March 30, 2013

The Washington Post's "What if Google Were Evil" Idiocy

To watch the accelerating fall from grace of the once venerable Washington Post is perhaps to view traditional journalism's quandary in a nutshell.

First, their ombudsman suggested it was unlikely that the Post would implement a paywall, for a variety of sound reasons.

Then the Post fired their ombudsman. Then they announced the availability of notorious "sponsored posts" throughout their pages.

And it's been ever more rapidly downhill for the Post from there, with their now giving credence to serial Google hater Robert Epstein's ramblings.

Epstein -- a psychologist by trade -- is an interesting character. He's a big promoter of the concept that what we all really need is governments regulating search engines and search results. You know, the same governments that are cracking down on free speech around the world and extending surveillance into every aspect of our lives -- including right here in the USA. Governments in some cases that demand search results censorship when those results aren't favorable to their rulers. Governments promoting Stalinist and Orwellian "let's blot out history!" concepts like the hideous "right to be forgotten."

Those governments. Take a look, they're all around us, pretty much getting worse every day. Epstein wants them in control of our information as well.

Robert Epstein's hatred of Google appears to date back to when he became upset that Google search results were tagging his website as possibly being contaminated with malware -- because, well, ya' know, uh, they indeed were so contaminated.

Epstein apparently became concerned that Google was able to warn people away from sites that might ruin computers, seemingly based on his bizarre reasoning that helping to protect people's systems was just too much power.

Now the Post is providing real estate to Epstein's latest tirades, his theory that if Google suddenly turned evil, they might be able to theoretically alter the outcomes of close elections.

Ah, the magic "if." We're in big trouble "if" President Obama goes mad and launches a nuclear strike. We're up the creek if our brakes fail on the freeway at 70 miles per hour, or if our dogs suddenly turn on us and rip out our throats.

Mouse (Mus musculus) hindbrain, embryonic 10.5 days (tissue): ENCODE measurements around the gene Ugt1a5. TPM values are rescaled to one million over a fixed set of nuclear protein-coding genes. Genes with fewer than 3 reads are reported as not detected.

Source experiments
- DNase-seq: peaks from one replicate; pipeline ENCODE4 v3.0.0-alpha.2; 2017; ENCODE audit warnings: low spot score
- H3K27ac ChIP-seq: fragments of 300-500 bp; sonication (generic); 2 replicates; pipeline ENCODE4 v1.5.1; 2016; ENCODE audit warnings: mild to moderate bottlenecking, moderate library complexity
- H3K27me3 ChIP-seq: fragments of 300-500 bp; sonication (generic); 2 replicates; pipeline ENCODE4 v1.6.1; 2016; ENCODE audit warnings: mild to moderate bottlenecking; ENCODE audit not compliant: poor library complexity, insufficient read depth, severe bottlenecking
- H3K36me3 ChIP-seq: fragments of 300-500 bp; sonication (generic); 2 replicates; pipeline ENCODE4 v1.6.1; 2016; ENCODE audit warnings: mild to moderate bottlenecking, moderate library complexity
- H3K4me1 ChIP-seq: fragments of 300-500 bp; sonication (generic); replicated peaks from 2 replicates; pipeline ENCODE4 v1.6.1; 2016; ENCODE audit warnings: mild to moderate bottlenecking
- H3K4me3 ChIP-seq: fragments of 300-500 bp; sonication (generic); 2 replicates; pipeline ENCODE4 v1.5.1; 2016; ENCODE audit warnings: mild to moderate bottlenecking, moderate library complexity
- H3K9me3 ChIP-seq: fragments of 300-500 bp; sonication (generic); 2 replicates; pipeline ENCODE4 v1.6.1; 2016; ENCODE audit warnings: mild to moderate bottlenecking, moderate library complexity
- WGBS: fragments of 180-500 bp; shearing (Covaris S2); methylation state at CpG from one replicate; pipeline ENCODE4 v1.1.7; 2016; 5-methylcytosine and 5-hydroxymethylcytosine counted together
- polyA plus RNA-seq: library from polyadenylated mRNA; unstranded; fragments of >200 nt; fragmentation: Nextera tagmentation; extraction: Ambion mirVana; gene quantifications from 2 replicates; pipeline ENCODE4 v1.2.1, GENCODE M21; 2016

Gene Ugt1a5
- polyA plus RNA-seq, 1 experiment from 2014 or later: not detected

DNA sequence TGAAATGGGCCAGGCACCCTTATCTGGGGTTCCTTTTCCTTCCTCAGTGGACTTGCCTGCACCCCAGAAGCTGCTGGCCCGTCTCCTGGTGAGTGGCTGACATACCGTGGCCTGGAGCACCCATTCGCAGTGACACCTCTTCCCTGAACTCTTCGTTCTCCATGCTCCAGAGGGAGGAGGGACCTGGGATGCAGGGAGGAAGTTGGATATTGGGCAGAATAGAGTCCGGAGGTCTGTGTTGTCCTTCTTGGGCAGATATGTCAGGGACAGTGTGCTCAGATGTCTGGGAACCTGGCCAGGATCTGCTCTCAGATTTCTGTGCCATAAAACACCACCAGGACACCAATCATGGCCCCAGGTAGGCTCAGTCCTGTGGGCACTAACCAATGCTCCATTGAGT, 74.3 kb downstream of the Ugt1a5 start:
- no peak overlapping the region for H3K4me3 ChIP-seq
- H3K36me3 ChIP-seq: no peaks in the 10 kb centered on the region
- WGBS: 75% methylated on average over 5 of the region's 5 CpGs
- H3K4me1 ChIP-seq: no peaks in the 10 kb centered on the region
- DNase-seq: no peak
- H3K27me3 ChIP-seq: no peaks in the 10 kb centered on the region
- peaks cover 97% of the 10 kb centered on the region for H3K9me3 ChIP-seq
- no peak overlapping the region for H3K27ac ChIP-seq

I'm reminded of a wonderful old episode of the original 1964 series The Outer Limits, about a humanoid robot falsely accused of murdering his creator.

The robot -- Adam -- is intelligent, knowledgeable, gentle, and with good will toward all. But in an attempt to prove he's a killer -- to try demonstrate an "if" and that it's theoretically possible for the robot to be dangerous -- the government modifies his circuitry to purposely trigger a violent outburst.

In the end, as he's being escorted away calmly to be dismantled, he sees a little girl about to be hit by a truck, and cheats the executioner by allowing himself to be crushed in the process of saving the child.

Web firms like Google and most others, who exist by virtue of providing services that users value in an environment where competition is usually just a click away, have every reason to want search results and other information to be as useful and honest as possible.

For anyone to postulate such firms secretly morphing into the functional equivalent of James Bond super villains is nonsensical, and to argue that government regulation of search results and information availability would be anything other than a disaster is at the very least ignorant, and perhaps purposely deceptive.

On the other hand, we already know that governments around the world seem hell-bent on devaluing and even crushing civil liberties, while increasingly tightly controlling information for their own benefits. The last thing we need is government controls over the firms that have become our gateways to the very knowledge helping to empower us to make our own decisions about our lives and our world.

All the wacky "ifs" that anyone can imagine aren't going to convince us otherwise.

"If" you get my drift.


Posted by Lauren at March 30, 2013 12:53 PM | Permalink
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